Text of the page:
Historic papers back on the rails after brief pause at Station

May 08, 2024 at 05:20 pm by admin

Windows close, doors open in America’s ever-changing regional news market. Two stories here of local newspaper ventures expanding to secure future coverage of news in local communities.

First the story of El Rito Media, which is expanding with the acquisition of the Alamogordo Daily News, Carlsbad Current Argus and Ruidoso News… and news of fast-growing Cherry Road stepping into two markets after the closure of sister locals by MediaNews Group.

Rito Media’s story began a couple of years back, when a group of Republicans and Democrats – “contrarians all”, according to Dirks, Van Essen & April’s Sara April – agreed to experiment with a formula to save some of the local newspapers which were disappearing.

Their first purchase, in 2022, was the Rio Grande Sun in Española, New Mexico, where a year ago, it bought the Artesia Daily Press.

Now, El Rito Media has agreed to purchase from Gannett three more New Mexico newspapers, the Alamogordo Daily News, Carlsbad Current Argus and Ruidoso News. The deal, in which Gannett was represented by Dirks, Van Essen & April, is expected to close on or near June 1.

El Rito managing member Harvey Yates says their primary focus will be local news and opinion, but their success will depend on the support of readers and advertisers.

Chief revenue officer Frank Leto is a former publisher of the Las Cruces Sun-News and had group publishing responsibilities for the three additional newspapers, for which additional staff are being recruited.

We’ve written before about CherryRoad Media, now the nation’s fastest growing newspaper company, This time they’re launching two new Minnesota newspapers in Hutchinson and Litchfield, to fill the void left by the MediaNews Group closures.

The Hutchinson Leader and the Litchfield Independent Review – both published since the 1880s – printed their final editions April 24.

Cherry Road chief executive Jeremy Gulban said they reacted as soon as they heard the communities would lose their papers. “We don’t want to see these towns, and their citizens, fall into another news desert.

“Too many small towns across this country have faced that prospect in recent years. If we can help avoid that here, well, count us in,” he said.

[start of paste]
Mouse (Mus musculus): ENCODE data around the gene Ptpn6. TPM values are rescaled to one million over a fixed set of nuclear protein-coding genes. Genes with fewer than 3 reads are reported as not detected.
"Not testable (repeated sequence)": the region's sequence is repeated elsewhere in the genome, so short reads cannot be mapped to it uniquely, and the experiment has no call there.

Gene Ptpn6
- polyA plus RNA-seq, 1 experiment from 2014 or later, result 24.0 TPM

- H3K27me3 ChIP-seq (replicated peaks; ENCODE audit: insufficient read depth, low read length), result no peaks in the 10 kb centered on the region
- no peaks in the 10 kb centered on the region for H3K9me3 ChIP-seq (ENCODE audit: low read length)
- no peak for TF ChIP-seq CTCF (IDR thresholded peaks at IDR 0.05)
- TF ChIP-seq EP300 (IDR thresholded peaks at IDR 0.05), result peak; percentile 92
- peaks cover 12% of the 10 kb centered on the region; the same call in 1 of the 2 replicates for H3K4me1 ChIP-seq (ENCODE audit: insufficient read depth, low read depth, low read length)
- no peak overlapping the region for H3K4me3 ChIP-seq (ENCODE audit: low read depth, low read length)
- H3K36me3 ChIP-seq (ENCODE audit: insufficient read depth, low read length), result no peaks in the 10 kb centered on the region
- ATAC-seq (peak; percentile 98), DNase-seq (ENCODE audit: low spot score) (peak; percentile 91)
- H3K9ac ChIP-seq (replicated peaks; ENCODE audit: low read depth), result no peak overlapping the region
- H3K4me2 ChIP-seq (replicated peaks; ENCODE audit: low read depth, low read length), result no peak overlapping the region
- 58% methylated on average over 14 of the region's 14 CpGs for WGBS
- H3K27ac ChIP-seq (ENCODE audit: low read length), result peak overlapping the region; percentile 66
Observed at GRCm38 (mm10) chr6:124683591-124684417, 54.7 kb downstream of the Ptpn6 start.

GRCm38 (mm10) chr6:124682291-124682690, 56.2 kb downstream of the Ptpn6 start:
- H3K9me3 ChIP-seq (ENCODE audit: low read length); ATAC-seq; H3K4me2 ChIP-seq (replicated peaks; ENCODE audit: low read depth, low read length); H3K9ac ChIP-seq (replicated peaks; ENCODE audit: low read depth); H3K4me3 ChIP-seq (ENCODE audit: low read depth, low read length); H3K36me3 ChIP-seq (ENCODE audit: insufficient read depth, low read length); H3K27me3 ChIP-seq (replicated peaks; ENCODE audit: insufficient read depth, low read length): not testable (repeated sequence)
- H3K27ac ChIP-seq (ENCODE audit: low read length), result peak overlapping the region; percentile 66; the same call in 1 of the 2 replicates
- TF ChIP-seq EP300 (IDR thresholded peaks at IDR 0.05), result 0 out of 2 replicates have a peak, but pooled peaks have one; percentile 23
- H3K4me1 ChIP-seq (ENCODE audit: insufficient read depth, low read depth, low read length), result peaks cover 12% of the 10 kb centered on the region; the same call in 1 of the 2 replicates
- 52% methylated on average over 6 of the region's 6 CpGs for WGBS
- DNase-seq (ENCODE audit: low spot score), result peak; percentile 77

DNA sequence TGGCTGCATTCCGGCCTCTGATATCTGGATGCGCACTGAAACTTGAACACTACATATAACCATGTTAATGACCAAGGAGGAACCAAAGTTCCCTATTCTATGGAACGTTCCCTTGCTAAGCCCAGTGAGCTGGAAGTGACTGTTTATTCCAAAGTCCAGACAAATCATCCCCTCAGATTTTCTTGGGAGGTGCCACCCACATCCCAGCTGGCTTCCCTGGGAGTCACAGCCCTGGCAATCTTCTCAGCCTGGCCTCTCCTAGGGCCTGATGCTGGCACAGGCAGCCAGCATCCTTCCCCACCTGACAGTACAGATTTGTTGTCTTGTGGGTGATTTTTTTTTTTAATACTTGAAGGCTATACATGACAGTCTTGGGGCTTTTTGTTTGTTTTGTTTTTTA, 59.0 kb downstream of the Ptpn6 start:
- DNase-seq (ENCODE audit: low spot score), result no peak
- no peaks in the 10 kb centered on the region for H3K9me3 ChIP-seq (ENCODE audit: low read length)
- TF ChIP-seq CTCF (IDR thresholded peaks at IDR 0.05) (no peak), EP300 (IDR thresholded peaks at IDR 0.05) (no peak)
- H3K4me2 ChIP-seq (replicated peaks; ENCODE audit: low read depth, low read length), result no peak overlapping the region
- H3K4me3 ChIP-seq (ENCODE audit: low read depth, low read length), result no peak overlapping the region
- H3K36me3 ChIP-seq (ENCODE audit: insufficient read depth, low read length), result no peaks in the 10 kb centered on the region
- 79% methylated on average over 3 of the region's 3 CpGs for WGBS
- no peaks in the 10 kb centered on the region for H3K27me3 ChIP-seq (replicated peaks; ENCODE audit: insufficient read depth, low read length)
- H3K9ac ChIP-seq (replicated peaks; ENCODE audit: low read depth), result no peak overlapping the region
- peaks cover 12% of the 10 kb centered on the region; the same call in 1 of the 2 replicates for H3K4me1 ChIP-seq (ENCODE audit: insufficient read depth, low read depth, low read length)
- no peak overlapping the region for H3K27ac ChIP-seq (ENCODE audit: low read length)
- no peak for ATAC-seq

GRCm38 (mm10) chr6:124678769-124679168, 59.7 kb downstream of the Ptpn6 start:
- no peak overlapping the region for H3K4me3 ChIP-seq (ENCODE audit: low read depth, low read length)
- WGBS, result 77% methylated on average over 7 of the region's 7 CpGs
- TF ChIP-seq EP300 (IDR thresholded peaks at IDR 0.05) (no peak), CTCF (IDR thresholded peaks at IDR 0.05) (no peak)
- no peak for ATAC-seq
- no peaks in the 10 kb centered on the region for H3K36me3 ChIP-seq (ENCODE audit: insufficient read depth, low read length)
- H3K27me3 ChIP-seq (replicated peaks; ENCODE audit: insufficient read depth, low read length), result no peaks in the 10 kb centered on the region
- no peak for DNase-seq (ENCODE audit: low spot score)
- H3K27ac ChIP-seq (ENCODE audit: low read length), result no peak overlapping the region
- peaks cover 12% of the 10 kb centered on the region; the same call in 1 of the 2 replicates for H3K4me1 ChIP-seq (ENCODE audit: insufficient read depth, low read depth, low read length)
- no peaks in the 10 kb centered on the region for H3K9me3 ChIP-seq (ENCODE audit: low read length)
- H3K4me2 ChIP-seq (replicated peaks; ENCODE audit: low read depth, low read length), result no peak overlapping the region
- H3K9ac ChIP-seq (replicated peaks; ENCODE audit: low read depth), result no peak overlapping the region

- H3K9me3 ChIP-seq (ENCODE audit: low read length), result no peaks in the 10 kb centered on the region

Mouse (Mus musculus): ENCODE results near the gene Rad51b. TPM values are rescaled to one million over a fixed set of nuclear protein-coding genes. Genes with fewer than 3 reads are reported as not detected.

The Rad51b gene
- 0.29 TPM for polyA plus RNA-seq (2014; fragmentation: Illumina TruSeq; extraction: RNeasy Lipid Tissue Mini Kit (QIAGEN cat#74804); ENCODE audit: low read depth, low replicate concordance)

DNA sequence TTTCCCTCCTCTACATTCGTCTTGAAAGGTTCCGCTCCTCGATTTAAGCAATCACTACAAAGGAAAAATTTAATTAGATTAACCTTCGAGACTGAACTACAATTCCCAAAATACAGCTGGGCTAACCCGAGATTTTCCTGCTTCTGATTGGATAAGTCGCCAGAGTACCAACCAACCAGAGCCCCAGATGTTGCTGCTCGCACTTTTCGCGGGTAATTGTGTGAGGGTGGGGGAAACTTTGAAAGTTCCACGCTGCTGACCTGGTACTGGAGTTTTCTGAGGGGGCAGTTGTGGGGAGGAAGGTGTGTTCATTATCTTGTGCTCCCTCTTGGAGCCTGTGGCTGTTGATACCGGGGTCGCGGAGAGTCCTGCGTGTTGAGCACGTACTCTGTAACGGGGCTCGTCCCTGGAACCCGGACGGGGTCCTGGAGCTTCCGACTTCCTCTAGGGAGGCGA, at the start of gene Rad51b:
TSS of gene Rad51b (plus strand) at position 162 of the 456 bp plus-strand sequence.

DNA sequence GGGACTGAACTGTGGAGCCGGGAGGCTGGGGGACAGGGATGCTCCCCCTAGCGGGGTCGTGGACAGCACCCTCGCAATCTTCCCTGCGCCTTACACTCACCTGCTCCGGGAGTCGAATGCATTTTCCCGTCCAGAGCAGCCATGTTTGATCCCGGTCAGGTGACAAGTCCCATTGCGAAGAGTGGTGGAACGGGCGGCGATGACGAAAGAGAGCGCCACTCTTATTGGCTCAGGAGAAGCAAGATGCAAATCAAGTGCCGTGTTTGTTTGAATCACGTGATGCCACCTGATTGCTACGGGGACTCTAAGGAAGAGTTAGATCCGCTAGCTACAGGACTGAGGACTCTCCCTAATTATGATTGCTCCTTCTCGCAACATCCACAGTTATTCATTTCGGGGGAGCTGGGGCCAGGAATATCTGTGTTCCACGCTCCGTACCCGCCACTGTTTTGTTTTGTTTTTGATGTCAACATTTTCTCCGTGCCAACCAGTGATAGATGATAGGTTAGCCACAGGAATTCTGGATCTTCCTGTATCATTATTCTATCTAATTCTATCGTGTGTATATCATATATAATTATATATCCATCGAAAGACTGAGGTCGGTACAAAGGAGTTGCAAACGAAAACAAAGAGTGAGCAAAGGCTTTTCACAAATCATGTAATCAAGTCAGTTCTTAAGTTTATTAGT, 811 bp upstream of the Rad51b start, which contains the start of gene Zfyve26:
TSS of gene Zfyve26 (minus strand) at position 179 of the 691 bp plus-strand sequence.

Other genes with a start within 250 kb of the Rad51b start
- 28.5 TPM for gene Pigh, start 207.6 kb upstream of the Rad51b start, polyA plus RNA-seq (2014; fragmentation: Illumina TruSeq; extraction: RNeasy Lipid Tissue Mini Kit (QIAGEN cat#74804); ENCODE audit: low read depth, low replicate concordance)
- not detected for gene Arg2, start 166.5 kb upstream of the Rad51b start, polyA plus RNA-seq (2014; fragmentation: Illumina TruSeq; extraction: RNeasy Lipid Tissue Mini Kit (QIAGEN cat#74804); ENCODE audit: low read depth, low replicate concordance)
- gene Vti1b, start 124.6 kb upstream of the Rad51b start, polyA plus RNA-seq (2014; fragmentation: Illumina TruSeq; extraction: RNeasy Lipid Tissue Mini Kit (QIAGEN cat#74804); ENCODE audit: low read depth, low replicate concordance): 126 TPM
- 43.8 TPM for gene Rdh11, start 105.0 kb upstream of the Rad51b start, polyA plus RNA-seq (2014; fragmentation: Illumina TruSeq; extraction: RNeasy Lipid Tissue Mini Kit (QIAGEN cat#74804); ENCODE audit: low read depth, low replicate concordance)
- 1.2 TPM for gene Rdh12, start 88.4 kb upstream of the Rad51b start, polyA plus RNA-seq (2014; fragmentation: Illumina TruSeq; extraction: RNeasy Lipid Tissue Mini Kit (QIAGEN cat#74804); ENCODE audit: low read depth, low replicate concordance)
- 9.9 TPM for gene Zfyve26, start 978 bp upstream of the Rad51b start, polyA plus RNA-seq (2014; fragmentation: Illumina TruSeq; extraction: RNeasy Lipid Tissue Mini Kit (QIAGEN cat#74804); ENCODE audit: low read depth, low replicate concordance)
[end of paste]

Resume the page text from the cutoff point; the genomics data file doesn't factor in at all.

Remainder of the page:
The new papers, the Hutchinson Station and the Litchfield Rail are set to start publishing from tomorrow (Thursday), with chief operating officer Lee Bachlet saying the aim was for “seamless” community coverage.

“The citizens of Hutchinson, Litchfield and surrounding areas will go one week without a local paper, but only one week,” he said. “And then they will be served by familiar faces, albeit under new names.”

Hutchinson Station was the original name of the Leader, having been founded in 1855 by Asa Hutchinson, a member of the Hutchinson Family Singers. Litchfield’s paper also has a long history, intertwined with the St. Paul & Pacific Railroad from 1869.

Gulban says that while Hutchinson and Litchfield “don’t know us yet”, they can look to International Falls for an answer as to what kind of partner they will be. What they will quickly realise is we are a good, local partner committed to the success of our communities,” he said.

MNG also announced the closure of six weekly papers in the southwest metro –the Shakopee Valley News, Prior Lake American, Jordan Independent, Chaska Herald, Chanhassen Villager and Savage Pacer.

Pictured: The William Crooks steam engine that brought the first ladies to Litchfield in 1869 (photo Ken Buehler/Lake Superior Railroad Museum)

Sections: Newsmedia industry


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